How To Modernize Core Banking Systems

Core banking systems are a bank’s back-end system designed to manage large volumes of transaction processing quickly and reliably. They were first developed in 1959 with the creation of the COBOL programming language. When evaluating core banking systems, financial institutions should ask several key questions. These can help them determine whether their current core banking technology needs to be replaced.

Customer Relationship Management (CRM)

Despite the hype about digital transformation, many banks are still reluctant to change their core banking systems. They’re worried about costs, disruption to customers, and technical migration issues. Core banking systems are a central element of a bank’s IT architecture. They process thousands (sometimes millions) of daily transactions and update accounts in real time. They also help minimize payment errors by keeping financial records in sync with other databases.

Traditionally, these systems required a complex and lengthy integration process between front-end applications and back-end systems. However, newer technologies such as microservices and API have made it easier to integrate bank products and services.

Enterprise Resource Planning (ERP)

ERP software helps companies manage core business processes like accounting, procurement, human resources, customer relationship management, inventory and supply chain operations. This software solution helps organizations automate their daily tasks and streamlines processes to improve productivity.

In addition, an ERP solution can strengthen the relationship between the company and its partners by allowing for better communication of information between departments. It can also help track customer satisfaction, including survey responses, support tickets and returns, helping companies stay on top of their game. With that said, implementing and using an ERP solution requires a significant commitment. The tool should be deployed with a clear vision of its objectives in mind and a proper time horizon for deployment.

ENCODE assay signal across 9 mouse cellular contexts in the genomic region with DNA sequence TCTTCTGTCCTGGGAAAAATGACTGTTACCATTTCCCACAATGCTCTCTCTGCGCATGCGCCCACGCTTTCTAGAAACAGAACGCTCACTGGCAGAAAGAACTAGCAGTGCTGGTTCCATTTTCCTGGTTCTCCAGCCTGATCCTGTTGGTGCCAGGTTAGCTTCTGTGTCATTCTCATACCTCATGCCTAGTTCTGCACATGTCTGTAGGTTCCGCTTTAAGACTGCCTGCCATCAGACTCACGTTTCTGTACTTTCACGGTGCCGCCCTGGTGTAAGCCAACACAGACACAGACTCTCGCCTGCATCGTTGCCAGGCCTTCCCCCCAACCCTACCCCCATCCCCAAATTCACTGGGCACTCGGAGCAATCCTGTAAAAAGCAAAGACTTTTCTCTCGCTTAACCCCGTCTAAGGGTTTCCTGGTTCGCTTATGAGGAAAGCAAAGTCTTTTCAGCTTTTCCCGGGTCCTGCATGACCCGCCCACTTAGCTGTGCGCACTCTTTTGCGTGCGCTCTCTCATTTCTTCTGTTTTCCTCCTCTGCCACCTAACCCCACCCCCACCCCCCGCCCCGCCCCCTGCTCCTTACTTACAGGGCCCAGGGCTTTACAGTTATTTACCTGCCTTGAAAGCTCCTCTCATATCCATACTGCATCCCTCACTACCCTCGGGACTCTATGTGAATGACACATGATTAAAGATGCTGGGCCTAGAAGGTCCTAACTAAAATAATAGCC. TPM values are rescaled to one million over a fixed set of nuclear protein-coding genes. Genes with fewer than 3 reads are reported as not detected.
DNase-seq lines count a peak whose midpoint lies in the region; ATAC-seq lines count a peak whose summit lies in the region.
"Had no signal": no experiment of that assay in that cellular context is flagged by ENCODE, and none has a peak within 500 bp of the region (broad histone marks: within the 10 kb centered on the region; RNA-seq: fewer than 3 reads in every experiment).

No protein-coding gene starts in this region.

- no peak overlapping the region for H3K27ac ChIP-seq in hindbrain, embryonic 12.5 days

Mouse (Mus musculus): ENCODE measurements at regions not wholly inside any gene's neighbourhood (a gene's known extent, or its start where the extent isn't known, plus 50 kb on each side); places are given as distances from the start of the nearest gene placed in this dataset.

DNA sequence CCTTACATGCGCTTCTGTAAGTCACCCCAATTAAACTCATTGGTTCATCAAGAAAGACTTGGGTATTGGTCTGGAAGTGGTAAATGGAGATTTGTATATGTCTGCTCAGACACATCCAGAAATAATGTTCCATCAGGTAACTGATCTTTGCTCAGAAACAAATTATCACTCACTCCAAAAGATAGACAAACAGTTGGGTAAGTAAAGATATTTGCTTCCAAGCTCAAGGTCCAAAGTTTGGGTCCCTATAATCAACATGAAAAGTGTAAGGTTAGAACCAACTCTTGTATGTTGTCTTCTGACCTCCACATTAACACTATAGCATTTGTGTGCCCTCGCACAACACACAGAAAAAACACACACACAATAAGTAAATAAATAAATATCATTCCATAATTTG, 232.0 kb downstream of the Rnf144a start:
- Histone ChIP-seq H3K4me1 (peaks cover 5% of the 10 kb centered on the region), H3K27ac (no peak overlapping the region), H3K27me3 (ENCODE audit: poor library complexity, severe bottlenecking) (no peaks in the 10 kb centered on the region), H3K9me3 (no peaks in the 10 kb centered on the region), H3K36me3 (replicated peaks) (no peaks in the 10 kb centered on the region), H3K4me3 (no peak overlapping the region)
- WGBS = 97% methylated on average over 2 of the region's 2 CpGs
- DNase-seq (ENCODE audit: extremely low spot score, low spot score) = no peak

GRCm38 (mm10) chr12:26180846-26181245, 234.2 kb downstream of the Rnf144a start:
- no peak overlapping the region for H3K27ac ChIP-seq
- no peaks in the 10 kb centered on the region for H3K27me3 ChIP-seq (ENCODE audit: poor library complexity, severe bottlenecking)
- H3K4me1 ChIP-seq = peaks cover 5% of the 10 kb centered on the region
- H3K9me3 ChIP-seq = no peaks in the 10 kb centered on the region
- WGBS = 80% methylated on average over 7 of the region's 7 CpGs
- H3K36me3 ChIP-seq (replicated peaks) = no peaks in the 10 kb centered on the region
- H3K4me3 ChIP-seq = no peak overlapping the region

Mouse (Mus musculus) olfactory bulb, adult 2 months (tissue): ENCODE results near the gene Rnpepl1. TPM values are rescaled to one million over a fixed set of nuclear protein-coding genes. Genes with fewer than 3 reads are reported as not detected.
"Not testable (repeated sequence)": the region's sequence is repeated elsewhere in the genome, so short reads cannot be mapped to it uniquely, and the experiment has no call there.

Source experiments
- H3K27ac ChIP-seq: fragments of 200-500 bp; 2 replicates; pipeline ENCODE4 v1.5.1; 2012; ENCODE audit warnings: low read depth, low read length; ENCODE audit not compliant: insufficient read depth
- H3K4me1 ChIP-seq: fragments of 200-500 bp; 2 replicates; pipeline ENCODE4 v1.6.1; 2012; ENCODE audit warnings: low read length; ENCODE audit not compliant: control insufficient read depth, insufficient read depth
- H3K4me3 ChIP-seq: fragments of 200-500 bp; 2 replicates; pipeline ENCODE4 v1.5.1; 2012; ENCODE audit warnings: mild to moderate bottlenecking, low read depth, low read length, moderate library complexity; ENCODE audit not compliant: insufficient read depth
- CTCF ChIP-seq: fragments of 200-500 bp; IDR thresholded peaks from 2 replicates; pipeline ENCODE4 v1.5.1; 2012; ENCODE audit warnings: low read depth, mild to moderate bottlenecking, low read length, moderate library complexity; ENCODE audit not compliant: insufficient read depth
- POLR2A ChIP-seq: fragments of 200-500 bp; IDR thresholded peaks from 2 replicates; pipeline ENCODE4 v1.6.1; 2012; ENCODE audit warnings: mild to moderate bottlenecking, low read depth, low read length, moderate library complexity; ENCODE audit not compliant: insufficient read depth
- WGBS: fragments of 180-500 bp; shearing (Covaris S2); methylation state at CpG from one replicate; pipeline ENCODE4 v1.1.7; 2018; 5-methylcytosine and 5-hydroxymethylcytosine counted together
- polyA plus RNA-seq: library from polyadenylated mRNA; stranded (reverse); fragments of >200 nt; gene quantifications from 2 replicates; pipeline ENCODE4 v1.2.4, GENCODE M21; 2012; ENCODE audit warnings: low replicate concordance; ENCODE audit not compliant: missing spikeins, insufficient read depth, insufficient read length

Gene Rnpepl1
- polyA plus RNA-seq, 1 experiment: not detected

Business Intelligence (BI)

Business intelligence for banking is a powerful tool that provides valuable insights into customer data. It helps banks to make better decisions and boost their profits. However, it’s important to remember that BI implementation is a process and requires a robust framework and toolset. BI software uses data warehousing and big data analytics to compile and organize information. This helps to reveal hidden trends and patterns, such as credit histories or purchasing habits. Banking business intelligence tools can also help to optimize marketing campaigns and improve customer retention rates. This can be done by analyzing customer data and behavior to predict needs and anticipate their actions.


Payments operations are the core of every financial institution’s daily operations. Customers enter their information in branch locations or online and the system updates all transactions in real-time. Credit union tellers process deposits and cash withdrawals through the system, mortgage lenders calculate interest payments and postings to accounts and general ledger systems, and accounting staff balance bank statements. Ideally, a core banking platform offers tight integration across touchpoints and is easy to learn so frontline employees can execute routine tasks quickly. Many banks also prefer to choose a solution that allows them to customize their digital experience for their customer base. And they want the system to be secure and available from anywhere.


digital payments solution must handle high transaction volumes and function without interruption. Prolonged outages risk regulatory scrutiny, customer opprobrium, and significant losses. To assess the reliability of a core banking system, banks frequently ask questions about how many support tickets are logged and how long it takes to resolve them. Modern core systems have microservice architectures that decouple business capabilities like payment processing, card issuing and onboarding, compliance management etc. They can be deployed in multiple public cloud environments and stitched together as white-label solutions for fintechs or banks.

To avoid a costly, complex core banking system migration, financial institutions can deploy next-generation systems separate from their legacy stacks and migrate customers slowly over time. They should also look for a core provider that has extensive API catalogs to support third-party technology integrations.


Managing a bank’s account and general ledger information, core banking systems are the lifeblood of every financial institution. But they can become major barriers when bank executives look to modernize. Banks should consider starting with a cloud-native core for simpler service lines, and gradually moving more products to the new system over time. Flexibility with API integrations and open banking standards is another important consideration.

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